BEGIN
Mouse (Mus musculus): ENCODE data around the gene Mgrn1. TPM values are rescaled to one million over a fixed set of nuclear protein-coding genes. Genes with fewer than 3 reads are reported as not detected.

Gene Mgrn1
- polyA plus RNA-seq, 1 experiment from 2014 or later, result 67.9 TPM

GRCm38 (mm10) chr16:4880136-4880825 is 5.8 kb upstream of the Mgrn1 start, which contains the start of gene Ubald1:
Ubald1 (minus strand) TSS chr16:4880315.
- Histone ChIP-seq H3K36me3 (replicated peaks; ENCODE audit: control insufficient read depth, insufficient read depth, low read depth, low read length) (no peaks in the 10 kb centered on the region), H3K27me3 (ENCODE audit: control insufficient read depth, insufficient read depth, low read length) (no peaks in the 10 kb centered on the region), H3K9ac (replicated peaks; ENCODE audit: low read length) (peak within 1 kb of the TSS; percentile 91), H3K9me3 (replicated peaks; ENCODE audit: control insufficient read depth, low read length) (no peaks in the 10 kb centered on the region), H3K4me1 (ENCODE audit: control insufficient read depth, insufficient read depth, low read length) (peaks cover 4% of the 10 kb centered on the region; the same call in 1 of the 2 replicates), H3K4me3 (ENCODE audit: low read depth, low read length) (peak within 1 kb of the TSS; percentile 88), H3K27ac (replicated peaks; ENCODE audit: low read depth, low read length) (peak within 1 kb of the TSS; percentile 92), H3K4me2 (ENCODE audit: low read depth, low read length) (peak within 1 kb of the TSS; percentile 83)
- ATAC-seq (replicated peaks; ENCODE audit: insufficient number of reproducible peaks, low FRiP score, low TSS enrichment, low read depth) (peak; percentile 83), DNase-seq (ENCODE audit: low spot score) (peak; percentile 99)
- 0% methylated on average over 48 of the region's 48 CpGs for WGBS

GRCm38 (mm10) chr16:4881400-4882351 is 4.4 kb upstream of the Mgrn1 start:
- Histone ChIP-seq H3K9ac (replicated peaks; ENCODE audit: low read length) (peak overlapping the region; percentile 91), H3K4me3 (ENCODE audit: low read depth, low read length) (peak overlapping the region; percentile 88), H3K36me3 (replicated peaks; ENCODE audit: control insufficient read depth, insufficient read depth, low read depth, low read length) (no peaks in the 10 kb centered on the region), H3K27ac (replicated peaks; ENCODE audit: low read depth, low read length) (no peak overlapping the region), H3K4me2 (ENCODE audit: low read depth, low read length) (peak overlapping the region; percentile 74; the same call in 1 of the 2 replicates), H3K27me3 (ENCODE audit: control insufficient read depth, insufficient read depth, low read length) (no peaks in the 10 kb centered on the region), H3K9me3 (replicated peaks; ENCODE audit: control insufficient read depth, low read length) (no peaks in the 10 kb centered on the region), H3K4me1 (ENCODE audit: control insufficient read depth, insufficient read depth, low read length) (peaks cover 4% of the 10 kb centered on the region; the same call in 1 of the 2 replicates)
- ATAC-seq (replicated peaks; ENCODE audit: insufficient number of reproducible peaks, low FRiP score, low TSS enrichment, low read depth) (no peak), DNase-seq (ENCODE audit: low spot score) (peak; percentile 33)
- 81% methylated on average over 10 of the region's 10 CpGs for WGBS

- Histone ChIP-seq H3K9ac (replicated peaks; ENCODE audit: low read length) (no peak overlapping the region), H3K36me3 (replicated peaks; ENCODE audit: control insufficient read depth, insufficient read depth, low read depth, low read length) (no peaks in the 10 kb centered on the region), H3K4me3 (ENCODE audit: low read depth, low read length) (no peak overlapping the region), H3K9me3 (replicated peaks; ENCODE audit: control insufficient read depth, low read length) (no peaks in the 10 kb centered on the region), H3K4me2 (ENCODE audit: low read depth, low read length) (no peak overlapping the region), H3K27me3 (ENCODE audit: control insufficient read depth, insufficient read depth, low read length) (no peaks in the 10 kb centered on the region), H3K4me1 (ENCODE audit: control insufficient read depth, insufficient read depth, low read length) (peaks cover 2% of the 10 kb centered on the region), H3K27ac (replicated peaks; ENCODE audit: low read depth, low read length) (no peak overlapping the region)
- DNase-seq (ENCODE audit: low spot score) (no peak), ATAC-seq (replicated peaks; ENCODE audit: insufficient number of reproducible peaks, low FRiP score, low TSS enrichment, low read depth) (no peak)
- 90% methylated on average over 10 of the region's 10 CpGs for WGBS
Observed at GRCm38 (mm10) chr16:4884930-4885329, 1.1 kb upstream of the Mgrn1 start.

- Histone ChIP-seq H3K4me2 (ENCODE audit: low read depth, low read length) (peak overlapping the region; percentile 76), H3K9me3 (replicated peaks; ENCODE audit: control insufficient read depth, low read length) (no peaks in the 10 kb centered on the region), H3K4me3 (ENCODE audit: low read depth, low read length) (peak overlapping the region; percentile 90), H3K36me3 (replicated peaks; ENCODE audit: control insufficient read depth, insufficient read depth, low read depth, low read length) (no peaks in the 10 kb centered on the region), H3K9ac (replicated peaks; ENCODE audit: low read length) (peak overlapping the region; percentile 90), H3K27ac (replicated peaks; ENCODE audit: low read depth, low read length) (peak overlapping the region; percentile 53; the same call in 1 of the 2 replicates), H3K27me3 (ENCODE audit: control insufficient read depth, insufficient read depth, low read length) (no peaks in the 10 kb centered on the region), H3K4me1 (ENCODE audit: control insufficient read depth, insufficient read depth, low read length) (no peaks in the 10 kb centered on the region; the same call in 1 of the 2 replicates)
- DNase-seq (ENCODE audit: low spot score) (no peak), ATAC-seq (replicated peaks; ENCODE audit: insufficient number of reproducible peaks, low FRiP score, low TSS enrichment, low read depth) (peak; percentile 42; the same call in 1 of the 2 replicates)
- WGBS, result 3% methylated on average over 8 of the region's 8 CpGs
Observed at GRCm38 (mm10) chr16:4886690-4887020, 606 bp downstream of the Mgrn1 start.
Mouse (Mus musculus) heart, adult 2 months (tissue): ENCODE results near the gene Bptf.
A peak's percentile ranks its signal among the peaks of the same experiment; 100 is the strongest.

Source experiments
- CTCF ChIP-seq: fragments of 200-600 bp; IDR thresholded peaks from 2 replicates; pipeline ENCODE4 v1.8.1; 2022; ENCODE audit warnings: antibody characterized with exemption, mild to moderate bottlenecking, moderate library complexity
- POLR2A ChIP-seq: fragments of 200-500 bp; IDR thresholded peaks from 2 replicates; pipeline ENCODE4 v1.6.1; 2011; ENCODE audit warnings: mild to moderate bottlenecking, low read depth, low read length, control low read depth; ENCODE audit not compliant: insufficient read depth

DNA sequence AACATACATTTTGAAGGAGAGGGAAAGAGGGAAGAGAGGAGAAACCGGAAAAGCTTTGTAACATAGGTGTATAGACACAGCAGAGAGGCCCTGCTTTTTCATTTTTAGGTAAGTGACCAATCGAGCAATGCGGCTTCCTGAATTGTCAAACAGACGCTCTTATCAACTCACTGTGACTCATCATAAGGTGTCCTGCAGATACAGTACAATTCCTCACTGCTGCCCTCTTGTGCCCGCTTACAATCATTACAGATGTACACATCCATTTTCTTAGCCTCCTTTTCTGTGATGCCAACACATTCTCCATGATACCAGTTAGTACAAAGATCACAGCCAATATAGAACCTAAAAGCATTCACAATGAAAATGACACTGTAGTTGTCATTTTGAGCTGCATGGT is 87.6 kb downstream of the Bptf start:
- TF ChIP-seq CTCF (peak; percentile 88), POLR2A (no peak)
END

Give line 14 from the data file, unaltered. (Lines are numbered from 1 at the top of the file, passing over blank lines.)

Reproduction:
- DNase-seq (ENCODE audit: low spot score) (no peak), ATAC-seq (replicated peaks; ENCODE audit: insufficient number of reproducible peaks, low FRiP score, low TSS enrichment, low read depth) (no peak)